‘Holy’ Cities

London Daily Telegraph — Iran Warns US As Forces Pound Holy Sites In Iraq

Iran issued a “formal warning” to the Bush administration yesterday as American military forces launched a major attack on the Iraqi holy cities of Najaf and Kufa.

The attack was an apparent attempt to crush the Shia rebellion in the south of Iraq led by the militant cleric Moqtadr al-Sadr.

Aircraft bombed Najaf, site of the Imam Ali shrine, one of the holiest in Shia Islam, killing several civilians. Tanks and armoured cars raided an important mosque in nearby Kufa, killing around 20 militants.

The attack appears to be a last-ditch attempt by the Americans to gain the initiative in the Shia belt about 100 miles south of the capital, Baghdad, even as control is slipping from their grasp.

In recent weeks their troops have barely been able to move out of their heavily fortified bases without coming under attack from militants loyal to Sadr.

The outcome of the campaign to regain control of Najaf, Kufa and Karbala, slightly to the north, may well prove pivotal for US attempts to pacify Iraq and conduct an organised withdrawal.

One of the things that has annoyed me about recent press coverage in Iraq is the constant use of the term “holy site” and “holy city” without scare quotes, as if these places were in fact endowed with some supernatural quality rather than simply being the object of superstitious fascination by adherents to a particular religious sect. I can’t, off the top of my head, recall such treatment being given to things held sacred by, say, Christian denominations.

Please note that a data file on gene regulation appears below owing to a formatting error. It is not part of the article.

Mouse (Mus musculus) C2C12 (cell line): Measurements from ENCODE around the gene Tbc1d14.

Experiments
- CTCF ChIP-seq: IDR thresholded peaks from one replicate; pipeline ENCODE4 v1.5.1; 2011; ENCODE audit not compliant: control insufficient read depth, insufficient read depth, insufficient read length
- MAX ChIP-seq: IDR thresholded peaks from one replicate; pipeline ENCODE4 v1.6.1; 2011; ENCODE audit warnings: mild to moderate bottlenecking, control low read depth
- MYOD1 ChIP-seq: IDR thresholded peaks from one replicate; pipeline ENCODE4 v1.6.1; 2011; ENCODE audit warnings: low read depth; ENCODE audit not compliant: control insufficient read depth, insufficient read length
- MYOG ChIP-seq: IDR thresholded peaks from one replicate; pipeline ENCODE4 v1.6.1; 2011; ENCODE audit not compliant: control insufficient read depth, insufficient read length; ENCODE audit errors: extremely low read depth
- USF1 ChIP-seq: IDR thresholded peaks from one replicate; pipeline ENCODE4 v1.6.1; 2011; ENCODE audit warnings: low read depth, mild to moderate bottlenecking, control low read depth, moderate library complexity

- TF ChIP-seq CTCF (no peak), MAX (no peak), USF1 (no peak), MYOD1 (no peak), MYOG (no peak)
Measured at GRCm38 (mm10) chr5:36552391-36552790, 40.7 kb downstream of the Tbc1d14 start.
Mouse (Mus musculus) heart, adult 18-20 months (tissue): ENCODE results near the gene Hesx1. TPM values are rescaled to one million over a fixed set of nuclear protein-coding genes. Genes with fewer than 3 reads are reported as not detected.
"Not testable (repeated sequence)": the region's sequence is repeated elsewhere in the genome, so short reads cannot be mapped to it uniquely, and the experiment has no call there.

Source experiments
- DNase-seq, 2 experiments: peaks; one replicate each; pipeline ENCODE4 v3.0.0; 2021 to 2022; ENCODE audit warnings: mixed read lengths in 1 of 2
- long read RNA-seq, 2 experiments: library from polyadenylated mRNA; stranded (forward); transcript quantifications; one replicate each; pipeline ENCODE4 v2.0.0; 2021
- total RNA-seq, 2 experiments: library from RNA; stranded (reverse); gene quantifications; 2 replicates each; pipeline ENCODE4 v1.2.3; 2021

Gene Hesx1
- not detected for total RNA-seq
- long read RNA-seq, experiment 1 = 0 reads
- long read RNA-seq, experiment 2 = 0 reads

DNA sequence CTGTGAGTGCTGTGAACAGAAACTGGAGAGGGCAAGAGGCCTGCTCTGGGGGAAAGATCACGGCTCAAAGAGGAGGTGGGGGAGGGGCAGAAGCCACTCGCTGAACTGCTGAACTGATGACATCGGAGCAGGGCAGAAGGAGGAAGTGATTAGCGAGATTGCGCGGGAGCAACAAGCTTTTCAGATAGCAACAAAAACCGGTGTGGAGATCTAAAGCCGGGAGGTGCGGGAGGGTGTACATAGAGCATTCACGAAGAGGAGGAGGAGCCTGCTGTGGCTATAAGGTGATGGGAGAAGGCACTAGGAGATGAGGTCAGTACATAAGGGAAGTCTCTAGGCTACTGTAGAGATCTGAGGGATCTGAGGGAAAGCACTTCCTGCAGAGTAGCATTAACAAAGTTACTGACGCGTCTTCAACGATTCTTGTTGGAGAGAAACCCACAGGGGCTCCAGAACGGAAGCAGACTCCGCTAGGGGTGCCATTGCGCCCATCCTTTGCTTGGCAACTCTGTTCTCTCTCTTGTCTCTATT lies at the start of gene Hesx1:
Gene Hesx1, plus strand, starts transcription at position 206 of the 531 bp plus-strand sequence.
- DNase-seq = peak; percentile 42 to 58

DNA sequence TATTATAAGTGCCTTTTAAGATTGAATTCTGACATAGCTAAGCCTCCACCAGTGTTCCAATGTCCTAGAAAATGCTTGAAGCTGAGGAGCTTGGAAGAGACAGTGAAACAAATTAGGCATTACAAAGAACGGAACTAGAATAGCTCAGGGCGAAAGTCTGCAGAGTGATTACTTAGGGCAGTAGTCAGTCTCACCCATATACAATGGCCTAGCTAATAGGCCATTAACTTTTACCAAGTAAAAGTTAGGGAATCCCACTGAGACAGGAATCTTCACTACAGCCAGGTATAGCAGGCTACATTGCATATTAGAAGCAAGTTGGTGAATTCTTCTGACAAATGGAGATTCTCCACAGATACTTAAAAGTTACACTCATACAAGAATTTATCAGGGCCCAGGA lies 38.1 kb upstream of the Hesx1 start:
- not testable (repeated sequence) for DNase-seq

FILED UNDER: Iraq War
James Joyner
About James Joyner
James Joyner is Professor and Department Head of Security Studies at Marine Corps University's Command and Staff College and a nonresident senior fellow at the Scowcroft Center for Strategy and Security at the Atlantic Council. He's a former Army officer and Desert Storm vet. Views expressed here are his own. Follow James on Twitter @DrJJoyner.

Comments

  1. mark says:

    I just wish they would explain why these places are, in fact, “holy.” The potential for holiness can get out of control, quickly. When will we get the stories about Israel occupying the holy area of the West Bank? Will the United States need to invade the holy country of Syria?

    Holy crap!

  2. Kate says:

    I liked the “last ditch” part.

  3. Brian J. says:

    How close are they to nuclear weapons that they feel comfortable issuing warnings?

  4. cj says:

    Or, Why is it ok for these people to use “holy” sites to launch political demonstrations — or worse (i.e., “insurgent” attacks)?

    When does *Holy* become craven? (And, yes, the same applies to the Catholic church.)

    “You shoot from there, we shoot back.” THAT is a policy I can support.